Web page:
Forum home Mountain biking forum MTB buying advice

standover height

mavman46mavman46 Posts: 18
edited September 2012 in MTB buying advice
how important is it for a mtb ,im 5ft8 ,had tested some 17in frames ,sarazen,moda presta,trek all were very tight on the crown jewels when standing on the ground ,so im 154cm ,would anyone buy one of these or go for the small so you can throw it about more and obv more standover height ,i just about purchased a bike today but was unsure about how important the standover height really is .

Posts

  • nicklousenicklouse Posts: 81,520 Lives Here
    it is irrelevant, it went with the advent of suspension.

    see viewtopic.php?f=10002&t=12692834
    "Do not follow where the path may lead, Go instead where there is no path, and Leave a Trail."
    Parktools :?:SheldonBrown
  • supersonicsupersonic Posts: 82,708 Lives Here
    Well it is relevent to some, or some manufacturers wouldn't be trying to reduce it all the time.
  • nicklousenicklouse Posts: 81,520 Lives Here
    but it is one of the least important dimensions there are other things that are more important.
    "Do not follow where the path may lead, Go instead where there is no path, and Leave a Trail."
    Parktools :?:SheldonBrown
  • I was always under the impression it was important so that you could step off the bike forward onto the top tube when you crash/bog down/slip and not shear your nuts off, am i correct?

    What even is it for?
  • supersonicsupersonic Posts: 82,708 Lives Here
    For that ^. Mainly. Is why I like to have a bit, often stall on extreme rocky terrain, especially on climbs.
  • The RookieThe Rookie Posts: 27,748
    It shouldn't effect your sizing decision, it may effect your buying decision by getting the bike that firs AND gives you better standover versus one that doesn't, I don't need standover as I always fall off sideways.
  • nicklousenicklouse Posts: 81,520 Lives Here
    supersonic wrote:
    For that ^. Mainly. Is why I like to have a bit, often stall on extreme rocky terrain, especially on climbs.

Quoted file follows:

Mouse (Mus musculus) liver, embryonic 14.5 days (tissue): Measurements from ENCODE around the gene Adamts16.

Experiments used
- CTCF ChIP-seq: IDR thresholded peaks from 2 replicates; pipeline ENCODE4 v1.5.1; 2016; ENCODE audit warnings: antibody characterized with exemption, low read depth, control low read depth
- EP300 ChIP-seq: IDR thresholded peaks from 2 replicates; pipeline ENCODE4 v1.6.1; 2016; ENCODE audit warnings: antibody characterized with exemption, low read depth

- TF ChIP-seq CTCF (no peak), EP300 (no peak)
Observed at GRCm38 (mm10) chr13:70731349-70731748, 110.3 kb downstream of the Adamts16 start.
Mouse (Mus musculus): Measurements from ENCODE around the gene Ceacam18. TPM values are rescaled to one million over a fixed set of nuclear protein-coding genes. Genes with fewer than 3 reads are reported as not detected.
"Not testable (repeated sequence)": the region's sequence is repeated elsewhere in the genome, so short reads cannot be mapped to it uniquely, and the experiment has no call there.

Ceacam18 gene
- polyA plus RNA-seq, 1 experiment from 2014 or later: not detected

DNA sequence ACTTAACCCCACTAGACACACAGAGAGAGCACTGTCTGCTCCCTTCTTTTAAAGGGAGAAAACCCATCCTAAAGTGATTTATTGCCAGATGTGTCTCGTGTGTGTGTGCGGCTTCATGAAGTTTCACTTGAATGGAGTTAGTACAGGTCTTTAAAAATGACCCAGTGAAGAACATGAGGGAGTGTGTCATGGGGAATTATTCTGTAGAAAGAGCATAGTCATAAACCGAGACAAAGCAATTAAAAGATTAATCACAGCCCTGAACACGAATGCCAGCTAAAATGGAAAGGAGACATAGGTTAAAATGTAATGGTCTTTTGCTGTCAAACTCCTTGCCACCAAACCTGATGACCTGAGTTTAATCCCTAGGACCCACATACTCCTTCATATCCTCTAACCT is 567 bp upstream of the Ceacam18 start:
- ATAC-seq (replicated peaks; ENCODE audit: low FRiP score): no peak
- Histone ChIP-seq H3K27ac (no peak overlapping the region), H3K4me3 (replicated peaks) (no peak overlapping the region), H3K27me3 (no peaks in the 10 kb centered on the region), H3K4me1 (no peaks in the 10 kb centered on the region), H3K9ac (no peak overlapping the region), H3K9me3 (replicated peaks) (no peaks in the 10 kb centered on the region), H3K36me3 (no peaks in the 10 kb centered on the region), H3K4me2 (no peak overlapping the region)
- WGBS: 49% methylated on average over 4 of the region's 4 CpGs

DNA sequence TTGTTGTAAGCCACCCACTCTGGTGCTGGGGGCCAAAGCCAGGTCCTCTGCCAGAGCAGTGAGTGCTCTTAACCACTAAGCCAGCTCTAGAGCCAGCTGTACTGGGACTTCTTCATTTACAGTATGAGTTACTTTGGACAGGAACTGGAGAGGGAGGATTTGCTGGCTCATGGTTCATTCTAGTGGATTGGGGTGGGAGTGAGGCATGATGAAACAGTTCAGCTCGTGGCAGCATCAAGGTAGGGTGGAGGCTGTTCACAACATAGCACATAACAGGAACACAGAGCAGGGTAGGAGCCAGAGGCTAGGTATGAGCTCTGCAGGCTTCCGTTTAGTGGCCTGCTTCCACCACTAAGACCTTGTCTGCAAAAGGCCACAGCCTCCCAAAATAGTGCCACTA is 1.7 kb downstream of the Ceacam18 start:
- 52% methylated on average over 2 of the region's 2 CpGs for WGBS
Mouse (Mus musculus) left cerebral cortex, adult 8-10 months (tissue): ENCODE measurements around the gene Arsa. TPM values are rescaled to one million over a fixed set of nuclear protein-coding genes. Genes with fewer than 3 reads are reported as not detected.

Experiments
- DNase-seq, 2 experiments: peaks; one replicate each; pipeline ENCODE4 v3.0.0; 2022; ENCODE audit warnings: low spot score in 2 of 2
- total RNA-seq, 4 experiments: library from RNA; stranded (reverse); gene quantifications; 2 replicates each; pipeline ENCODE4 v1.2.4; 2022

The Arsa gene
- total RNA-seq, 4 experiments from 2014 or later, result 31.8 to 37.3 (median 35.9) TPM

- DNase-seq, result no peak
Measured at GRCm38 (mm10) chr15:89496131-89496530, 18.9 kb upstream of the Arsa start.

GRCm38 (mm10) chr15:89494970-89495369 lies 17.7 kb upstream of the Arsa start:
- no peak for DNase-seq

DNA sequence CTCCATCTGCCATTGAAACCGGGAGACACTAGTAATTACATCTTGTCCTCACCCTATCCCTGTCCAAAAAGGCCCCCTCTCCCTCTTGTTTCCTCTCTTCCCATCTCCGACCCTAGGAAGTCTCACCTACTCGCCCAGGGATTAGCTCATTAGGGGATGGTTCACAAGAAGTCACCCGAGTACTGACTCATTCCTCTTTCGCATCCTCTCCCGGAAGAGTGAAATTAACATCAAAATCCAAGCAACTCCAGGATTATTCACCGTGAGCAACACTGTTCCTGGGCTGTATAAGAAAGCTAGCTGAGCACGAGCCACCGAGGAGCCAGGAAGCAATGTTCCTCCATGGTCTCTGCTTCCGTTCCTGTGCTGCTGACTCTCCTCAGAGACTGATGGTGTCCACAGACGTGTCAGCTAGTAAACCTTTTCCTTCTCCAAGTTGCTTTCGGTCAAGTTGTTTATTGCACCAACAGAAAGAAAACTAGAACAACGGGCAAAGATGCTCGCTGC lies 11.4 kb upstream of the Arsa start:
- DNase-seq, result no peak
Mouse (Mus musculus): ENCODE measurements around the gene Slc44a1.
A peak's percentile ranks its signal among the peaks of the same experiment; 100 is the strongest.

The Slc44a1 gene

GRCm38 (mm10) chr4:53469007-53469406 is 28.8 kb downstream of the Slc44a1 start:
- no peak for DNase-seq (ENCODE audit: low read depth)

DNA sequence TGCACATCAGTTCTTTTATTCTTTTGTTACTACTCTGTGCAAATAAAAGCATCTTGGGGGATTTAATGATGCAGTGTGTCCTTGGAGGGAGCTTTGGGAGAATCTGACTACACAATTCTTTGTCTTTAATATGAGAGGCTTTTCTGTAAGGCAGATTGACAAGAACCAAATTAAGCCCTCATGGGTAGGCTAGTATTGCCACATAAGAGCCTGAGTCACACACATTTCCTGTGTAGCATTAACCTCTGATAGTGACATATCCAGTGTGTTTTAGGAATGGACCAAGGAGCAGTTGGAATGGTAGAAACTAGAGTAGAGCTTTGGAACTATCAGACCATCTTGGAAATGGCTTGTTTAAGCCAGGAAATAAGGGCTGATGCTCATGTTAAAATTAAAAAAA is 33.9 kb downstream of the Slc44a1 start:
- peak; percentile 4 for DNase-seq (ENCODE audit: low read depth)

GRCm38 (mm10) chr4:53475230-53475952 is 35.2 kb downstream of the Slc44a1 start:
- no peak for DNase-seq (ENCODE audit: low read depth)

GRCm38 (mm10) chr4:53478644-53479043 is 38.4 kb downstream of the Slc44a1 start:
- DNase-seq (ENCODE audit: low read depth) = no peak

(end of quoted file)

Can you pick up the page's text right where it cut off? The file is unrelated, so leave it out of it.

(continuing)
sorry bollocks.

    Paul you are 6 foot? with a 33" in-seam?

    for the shorter people it rarely exists and hell it is not needed. yes you need to be able to move about on the bike and putting one foot down while the other is on a pedal is needed putting both feet down went out with suspension for most of us.

    only ever caught my nuts of a stem. cross bar never learn how to get off a bike in a hurry.
    "Do not follow where the path may lead, Go instead where there is no path, and Leave a Trail."
    Parktools :?:SheldonBrown
  • supersonicsupersonic Posts: 82,708 Lives Here
    I know how I ride, and how I dismount on some terrain. End of.
  • nicklouse wrote:
    supersonic wrote:
    For that ^. Mainly. Is why I like to have a bit, often stall on extreme rocky terrain, especially on climbs.
    sorry bollocks.

    Paul you are 6 foot? with a 33" in-seam?

    for the shorter people it rarely exists and hell it is not needed. yes you need to be able to move about on the bike and putting one foot down while the other is on a pedal is needed putting both feet down went out with suspension for most of us.

    only ever caught my nuts of a stem. cross bar never learn how to get off a bike in a hurry.
    Sometimes you can't choose how you fall off, many times i've had to dismount and i've been perched on narrow rocks where stepping off to the side would have resulted in a 6ft fall either side. Also times when i've gone over the saddle forwards and been physically pushed over the bars by the top tube because i couldnt reach the floor with my feet quick enough.
  • If your balls are resting either side of the tube I would go a size down and poss look to stick a longer stem, I do fall off a lot though. Or go for a bike with a formed top tube: Fuel EX, something like that.
  • If your balls are resting either side of the tube I would go a size down and poss look to stick a longer stem
    Load of rubbish.
  • cooldadcooldad Posts: 32,601
    If your balls are resting either side of the tube I would go a size down and poss look to stick a longer stem
    Load of bollocks.
    FTFY
    I don't do smileys.

    There is no secret ingredient - Kung Fu Panda

    London Calling on Facebook

    Parktools
  • hopper1hopper1 Posts: 4,708
    This is confusing me, now...
    When I last bought a MTB, stand over height was a big criteria. Now, as I look around for a new bike, I read this... Then, I check some geometry's and note that across the range of sizes on one model (Scalpel), the stand over only changes by about 1 inch, from S to XL, but the top tube length changes significantly.
    The rule of thumb used to be 4 inches between nads and TT, what is the 'norm' now, then, inch to inch and a half?... :?
    Start with a budget, finish with a mortgage!
  • cooldadcooldad Posts: 32,601
    Depends how low they dangle I guess.
    I don't do smileys.

    There is no secret ingredient - Kung Fu Panda

    London Calling on Facebook

    Parktools
  • hopper1hopper1 Posts: 4,708
    cooldad wrote:
    Depends how low they dangle I guess.

    Just popped out and measured my NRS 1 (Small):
    Stand over is 786mm (31"), same as my inside leg!
    Top tube is 575mm.
    Seat tube is 415mm.

    ALmost identical, to the mm to the Scalpel (Small), and ball park for the Scale (Medium)...
    I'm getting a headache.. :? :(
    Start with a budget, finish with a mortgage!
Sign In or Register to comment.